Moreover, not only are black women and girls today falling victim to excessive sexualization, but partly due to the historical precedent that has been set regarding our simple existence, we are also consistently masculinized. This masculinization can be seen in the creation of the nineteenth century character by the name of Mammy, this woman being originally portrayed as “old,” “dark-skinned,” and “sometimes morbidly overweight” (Pilgrim). With this depiction then came the notion that no “respectable” white man would choose a “fat, elderly black woman” over an “idealized white woman.” Amidst the continued sexual exploitation of black women by white men in the United States, Mammy’s character was created and shown in media in an attempt to deprive black women of any form of feminine beauty, therefore ensuring the security of white wives in their relationships with their husbands.
The masculinization of black women can also be attributed to the general view of blackness as a whole. Research has found that blackness is closely associated with masculinity, regardless of gender or sex (Coles). This then contributes to the general perception of black women as “loud,” “angry,” and sometimes “dangerous” despite the fact that the behavior that elicits these perceptions of black women may often elicit completely different views of our white counterparts. As asserted in a thesis written by Dr. Daphne Valerius, filmmaker and graduate of the University of Missouri, Columbia, “white women are able to position themselves in such a way that their anger is profitable in the media, while the anger of the black woman is condemned” (Valerius). Should black women display an ounce of disagreement or “militance,” we will quickly be labeled as masculine, as if to be feminine is to simply bend to the wills of others.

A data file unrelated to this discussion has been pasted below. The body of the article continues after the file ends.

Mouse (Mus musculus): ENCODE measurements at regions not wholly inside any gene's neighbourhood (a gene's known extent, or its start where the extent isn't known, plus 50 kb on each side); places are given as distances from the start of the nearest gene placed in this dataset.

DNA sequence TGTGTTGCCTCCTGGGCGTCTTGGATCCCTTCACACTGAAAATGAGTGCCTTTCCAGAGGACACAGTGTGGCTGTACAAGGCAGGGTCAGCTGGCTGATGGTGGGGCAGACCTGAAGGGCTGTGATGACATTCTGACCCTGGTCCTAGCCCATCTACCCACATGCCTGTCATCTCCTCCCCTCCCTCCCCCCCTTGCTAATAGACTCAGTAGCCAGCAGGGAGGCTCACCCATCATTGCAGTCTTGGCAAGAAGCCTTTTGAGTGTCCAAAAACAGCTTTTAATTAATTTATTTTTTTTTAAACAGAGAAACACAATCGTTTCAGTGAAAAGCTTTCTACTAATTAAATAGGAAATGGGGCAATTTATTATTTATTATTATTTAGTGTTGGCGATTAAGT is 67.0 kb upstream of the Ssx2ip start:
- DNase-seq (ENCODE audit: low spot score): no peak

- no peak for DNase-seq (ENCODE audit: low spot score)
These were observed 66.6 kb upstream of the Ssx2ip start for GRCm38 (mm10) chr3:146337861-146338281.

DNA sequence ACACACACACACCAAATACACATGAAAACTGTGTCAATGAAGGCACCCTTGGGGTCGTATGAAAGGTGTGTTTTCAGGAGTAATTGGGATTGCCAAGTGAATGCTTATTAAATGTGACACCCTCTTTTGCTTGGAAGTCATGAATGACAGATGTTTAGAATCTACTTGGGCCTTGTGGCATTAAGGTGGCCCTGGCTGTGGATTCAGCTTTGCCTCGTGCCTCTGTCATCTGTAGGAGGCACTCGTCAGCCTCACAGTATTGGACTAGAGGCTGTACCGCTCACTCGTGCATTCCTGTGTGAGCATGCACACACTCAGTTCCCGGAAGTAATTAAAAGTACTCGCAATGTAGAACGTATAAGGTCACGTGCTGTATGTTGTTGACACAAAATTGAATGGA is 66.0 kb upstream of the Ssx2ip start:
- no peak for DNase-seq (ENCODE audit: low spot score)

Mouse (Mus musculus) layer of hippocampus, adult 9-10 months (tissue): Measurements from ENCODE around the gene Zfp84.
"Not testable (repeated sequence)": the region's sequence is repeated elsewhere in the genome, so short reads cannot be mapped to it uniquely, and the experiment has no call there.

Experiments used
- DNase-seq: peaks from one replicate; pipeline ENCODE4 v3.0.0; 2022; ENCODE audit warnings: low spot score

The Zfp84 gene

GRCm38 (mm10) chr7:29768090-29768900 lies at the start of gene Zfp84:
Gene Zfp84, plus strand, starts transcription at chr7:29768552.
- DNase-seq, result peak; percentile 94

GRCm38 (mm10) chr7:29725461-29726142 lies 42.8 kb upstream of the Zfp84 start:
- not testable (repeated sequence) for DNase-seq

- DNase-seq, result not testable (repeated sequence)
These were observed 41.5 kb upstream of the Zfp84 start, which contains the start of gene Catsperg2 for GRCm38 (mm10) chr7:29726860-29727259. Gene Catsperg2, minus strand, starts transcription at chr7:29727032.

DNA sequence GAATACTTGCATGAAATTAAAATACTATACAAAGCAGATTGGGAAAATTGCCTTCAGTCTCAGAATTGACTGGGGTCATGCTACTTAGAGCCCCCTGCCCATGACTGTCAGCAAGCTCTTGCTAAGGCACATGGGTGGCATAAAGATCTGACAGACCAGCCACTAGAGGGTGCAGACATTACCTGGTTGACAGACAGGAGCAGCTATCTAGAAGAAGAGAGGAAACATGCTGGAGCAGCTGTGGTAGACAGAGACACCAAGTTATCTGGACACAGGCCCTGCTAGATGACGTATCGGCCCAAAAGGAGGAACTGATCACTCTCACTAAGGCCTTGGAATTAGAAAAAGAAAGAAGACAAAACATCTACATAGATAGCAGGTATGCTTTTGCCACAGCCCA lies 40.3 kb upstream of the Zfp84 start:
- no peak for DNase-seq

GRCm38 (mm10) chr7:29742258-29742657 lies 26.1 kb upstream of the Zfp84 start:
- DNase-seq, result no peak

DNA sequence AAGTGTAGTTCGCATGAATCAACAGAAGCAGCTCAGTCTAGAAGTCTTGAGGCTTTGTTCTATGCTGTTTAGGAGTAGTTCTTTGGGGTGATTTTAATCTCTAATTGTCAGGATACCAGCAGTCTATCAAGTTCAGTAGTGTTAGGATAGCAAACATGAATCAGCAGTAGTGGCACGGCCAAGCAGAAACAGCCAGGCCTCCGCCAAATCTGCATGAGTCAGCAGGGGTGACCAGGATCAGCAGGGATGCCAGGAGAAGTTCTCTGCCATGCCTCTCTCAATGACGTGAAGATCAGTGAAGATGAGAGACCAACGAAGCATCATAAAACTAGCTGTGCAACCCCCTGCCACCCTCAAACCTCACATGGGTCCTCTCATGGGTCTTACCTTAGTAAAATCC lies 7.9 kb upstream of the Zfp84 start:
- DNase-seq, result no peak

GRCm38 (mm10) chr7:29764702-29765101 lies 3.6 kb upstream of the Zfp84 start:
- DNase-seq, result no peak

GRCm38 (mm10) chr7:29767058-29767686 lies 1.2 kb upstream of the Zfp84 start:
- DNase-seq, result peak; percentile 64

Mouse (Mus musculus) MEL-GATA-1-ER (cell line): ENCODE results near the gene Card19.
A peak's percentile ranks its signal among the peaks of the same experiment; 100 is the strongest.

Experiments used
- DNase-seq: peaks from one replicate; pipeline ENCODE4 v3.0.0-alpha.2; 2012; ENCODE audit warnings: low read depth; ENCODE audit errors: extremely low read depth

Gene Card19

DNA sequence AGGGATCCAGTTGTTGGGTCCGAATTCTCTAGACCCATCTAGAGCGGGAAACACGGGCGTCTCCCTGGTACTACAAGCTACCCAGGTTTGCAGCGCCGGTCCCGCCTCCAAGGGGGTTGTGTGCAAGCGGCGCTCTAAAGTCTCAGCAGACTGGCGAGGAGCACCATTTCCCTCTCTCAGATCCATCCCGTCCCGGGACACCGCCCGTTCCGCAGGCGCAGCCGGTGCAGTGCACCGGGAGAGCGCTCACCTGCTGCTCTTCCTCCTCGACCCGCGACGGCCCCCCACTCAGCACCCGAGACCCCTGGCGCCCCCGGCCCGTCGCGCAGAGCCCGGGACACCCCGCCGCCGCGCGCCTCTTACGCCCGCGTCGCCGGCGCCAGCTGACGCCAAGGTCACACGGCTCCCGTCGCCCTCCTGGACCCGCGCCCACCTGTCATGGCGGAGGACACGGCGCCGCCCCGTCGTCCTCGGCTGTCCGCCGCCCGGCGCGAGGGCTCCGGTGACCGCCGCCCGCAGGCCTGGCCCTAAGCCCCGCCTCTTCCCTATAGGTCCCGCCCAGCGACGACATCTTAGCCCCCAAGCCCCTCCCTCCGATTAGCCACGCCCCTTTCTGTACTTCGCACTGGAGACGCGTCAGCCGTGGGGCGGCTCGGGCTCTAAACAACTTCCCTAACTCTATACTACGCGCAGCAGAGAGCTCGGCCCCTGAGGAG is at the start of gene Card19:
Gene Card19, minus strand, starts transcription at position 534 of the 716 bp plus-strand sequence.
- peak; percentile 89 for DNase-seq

Due to this aforementioned perception, black women are all too often faced with societal degradation. Black female celebrities such as Megan Thee Stallion are frequently compared to men due to their bodies and facial features, while white female celebrities are frequently praised for these same qualities. Black women are also repeatedly degraded by black men due to our perceived “combativeness,” with the majority of married black men in a 2013 study blaming black women for their singleness and attributing it to their “bad attitudes,” “high standards,” and consistent “nagging” (Hurt). Nonetheless, it is important to note that this “attitude” of not settling and complete refusal of complacency was, in fact, the impetus of many modern and historical black power movements.